You do not apply advantage separately to the effects of a single saving throw, but you do not get advantage in this case
Most spells require only a single saving throw. This is explicit from the way the save is described, as in dissonant whispers, which says:
The target must make a Wisdom saving throw.
This is singular - there’s only one save, even though there are multiple effects. Spells are explicit about the effects of failing the save; in the case of dissonant whispers:
On a failed save, [the target] takes 3d6 psychic damage and must immediately use its reaction, if available, to move as far as its speed allows away from you.
While many spells (mostly cantrips) leave it at that, which tells us that nothing happens on successful save, dissonant whispers is also explicit about that case:
On a successful save, the target takes half as much damage and doesn’t have to move away.
So both effects are covered by the single saving throw: you either take full damage and flee if able, or take half damage and don’t have to flee. Having advantage or disadvantage, however you get it, would apply to the saving throw as with any other d20 roll - you roll twice and choose the result you want. It does not split the saving throw into separate parts to which advantage or disadvantage may or may not apply.
There are a small number of spells with separate saving throws for separate effects, but where this is the case each saving throw is mentioned explicitly in the spell’s description.
In the specific case of a halfling getting advantage on the save for dissonant whispers, though, you’re out of luck. The halfling trait Brave says:
You have advantage on saving throws against being frightened.
Frightened here refers to the condition detailed in Appendix A of the Player’s Handbook and Basic Rules. Spells and effects will use phrasing like “on a failed save, the target is frightened” to make it clear when it is being used. Dissonant whispers does not mention being frightened, and so Brave does not apply. (Narratively, the movement is framed as a result of the “discordant melody” causing “terrible pain”, not fear.)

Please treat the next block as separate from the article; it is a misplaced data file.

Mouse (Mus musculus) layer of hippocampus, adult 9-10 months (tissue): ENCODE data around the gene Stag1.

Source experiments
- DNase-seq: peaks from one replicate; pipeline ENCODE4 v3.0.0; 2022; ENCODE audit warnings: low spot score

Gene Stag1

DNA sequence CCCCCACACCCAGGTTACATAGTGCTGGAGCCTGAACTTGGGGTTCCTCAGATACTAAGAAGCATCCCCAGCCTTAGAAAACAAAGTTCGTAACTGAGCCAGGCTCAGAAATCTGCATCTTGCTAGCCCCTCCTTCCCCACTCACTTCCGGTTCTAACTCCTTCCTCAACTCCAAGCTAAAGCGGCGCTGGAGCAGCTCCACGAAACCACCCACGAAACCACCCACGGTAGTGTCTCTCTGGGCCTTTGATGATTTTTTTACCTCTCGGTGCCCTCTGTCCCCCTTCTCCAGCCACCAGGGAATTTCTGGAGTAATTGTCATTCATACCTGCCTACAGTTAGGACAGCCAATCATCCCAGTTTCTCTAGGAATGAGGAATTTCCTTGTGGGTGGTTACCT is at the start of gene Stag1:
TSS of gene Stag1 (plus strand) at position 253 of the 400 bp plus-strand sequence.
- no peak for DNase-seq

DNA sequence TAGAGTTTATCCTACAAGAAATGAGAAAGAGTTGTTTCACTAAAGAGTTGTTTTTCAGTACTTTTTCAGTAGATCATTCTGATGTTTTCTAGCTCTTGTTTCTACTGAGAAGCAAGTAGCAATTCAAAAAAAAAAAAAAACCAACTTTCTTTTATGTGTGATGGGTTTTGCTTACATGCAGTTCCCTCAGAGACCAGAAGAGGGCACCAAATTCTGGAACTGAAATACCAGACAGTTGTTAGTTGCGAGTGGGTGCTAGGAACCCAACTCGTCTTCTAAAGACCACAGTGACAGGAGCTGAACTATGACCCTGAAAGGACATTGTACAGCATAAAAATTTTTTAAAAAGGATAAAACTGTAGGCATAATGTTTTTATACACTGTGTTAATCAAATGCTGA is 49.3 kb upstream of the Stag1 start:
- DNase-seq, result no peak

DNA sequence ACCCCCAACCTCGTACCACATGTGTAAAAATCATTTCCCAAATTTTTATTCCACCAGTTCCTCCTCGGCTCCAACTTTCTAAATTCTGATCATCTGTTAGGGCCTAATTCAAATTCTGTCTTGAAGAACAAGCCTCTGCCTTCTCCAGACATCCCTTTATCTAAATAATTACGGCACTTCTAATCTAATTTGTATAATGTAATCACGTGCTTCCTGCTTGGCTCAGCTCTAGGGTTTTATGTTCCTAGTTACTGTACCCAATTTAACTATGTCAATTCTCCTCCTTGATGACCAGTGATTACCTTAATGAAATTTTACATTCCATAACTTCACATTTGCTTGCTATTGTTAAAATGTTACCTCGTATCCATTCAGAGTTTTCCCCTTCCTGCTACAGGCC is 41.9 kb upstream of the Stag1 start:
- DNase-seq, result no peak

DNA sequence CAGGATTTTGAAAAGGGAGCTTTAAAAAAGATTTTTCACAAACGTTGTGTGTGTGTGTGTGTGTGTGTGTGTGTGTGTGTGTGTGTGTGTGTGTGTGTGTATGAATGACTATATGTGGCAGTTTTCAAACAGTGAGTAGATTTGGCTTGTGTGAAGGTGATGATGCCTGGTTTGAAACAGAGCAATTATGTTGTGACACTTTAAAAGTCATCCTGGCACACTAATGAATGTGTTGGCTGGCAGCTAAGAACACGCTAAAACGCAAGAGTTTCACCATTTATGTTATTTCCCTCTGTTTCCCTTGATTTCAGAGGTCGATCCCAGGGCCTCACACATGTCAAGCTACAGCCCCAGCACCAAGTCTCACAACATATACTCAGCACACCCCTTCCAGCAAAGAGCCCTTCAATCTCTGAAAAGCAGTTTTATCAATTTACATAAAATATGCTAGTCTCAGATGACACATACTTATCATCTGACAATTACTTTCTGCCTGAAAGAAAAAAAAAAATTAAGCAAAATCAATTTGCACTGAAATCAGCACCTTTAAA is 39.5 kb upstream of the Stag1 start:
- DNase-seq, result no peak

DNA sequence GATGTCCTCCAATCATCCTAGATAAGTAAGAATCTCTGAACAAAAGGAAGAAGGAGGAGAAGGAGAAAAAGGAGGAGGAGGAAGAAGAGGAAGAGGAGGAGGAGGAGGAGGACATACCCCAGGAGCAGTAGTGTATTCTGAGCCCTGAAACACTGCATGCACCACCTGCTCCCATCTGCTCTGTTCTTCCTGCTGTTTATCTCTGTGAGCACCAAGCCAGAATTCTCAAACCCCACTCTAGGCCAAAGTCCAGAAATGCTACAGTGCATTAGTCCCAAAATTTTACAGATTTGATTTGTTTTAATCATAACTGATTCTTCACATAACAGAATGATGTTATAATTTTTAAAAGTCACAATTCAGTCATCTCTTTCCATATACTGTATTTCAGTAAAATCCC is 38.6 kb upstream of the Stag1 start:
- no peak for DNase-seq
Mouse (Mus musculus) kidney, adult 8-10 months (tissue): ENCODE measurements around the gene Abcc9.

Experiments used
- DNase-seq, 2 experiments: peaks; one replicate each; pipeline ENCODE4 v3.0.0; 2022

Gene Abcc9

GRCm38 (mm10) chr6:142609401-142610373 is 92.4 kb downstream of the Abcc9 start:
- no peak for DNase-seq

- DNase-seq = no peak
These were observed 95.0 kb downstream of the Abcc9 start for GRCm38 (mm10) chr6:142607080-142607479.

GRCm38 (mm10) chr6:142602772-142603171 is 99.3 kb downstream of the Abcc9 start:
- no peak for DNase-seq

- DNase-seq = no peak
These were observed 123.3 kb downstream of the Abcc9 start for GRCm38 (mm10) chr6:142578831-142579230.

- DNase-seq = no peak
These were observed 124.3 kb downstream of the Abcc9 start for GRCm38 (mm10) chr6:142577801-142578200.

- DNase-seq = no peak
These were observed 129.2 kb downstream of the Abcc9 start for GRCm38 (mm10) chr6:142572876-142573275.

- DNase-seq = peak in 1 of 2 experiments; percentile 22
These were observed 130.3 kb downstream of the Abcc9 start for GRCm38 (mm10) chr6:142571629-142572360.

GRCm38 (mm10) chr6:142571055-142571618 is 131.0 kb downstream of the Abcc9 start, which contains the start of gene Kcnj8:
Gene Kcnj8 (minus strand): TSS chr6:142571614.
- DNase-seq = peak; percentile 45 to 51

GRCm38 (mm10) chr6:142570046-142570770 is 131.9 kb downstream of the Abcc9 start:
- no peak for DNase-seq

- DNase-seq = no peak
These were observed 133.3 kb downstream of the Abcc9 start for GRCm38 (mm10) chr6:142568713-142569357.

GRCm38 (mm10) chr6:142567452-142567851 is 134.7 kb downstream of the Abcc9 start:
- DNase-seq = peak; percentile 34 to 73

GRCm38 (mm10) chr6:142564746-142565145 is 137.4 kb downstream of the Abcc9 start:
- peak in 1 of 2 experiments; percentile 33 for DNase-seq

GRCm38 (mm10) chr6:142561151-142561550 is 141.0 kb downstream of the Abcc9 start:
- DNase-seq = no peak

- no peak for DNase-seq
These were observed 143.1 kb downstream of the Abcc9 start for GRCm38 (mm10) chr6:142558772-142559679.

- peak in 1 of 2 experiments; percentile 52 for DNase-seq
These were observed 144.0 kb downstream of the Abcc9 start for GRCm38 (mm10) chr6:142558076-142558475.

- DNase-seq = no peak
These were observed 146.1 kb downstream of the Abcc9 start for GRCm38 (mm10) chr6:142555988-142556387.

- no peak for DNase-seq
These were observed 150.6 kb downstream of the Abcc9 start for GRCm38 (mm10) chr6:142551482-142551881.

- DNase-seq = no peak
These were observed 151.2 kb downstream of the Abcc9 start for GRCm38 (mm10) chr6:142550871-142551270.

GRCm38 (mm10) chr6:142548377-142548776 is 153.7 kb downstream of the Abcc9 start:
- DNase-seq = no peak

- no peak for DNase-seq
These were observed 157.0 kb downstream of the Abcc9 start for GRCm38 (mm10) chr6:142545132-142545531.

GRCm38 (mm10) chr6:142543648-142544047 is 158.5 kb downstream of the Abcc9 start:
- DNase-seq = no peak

Of note is that no spell combines damage with inflicting the frightened condition in a single effect. Effects that cause a target to become frightened may specify additional effects that apply while the target is frightened (for example fear, which forces a character to flee each turn they remain frightened, or weird, which inflicts a separate save against damage on the frightened target at the end of each of its turns), or that happen at the moment the character becomes frightened (fear also causes a creature who fails their save to drop whatever they are holding). But if failing a save would cause the frightened condition, whether or not there are other effects, then a halfling gets advantage on the saving throw.
So: you roll a single saving throw, without advantage, and either take full damage and are forced to flee, or take half damage and aren’t. You do not save separately against the damage and the other effect, for this spell or any other, whether you have advantage or not, unless the spell specifically says so.
If your DM wishes to split saving throws so there are always separate ones for damage and additional effects, whether for the purposes of advantage applying or in general, that’s a big change to the standard rules. It will, among other things, slow down play and greatly affect the efficacy of spells. I’d recommend talking to them about the reasons for this change.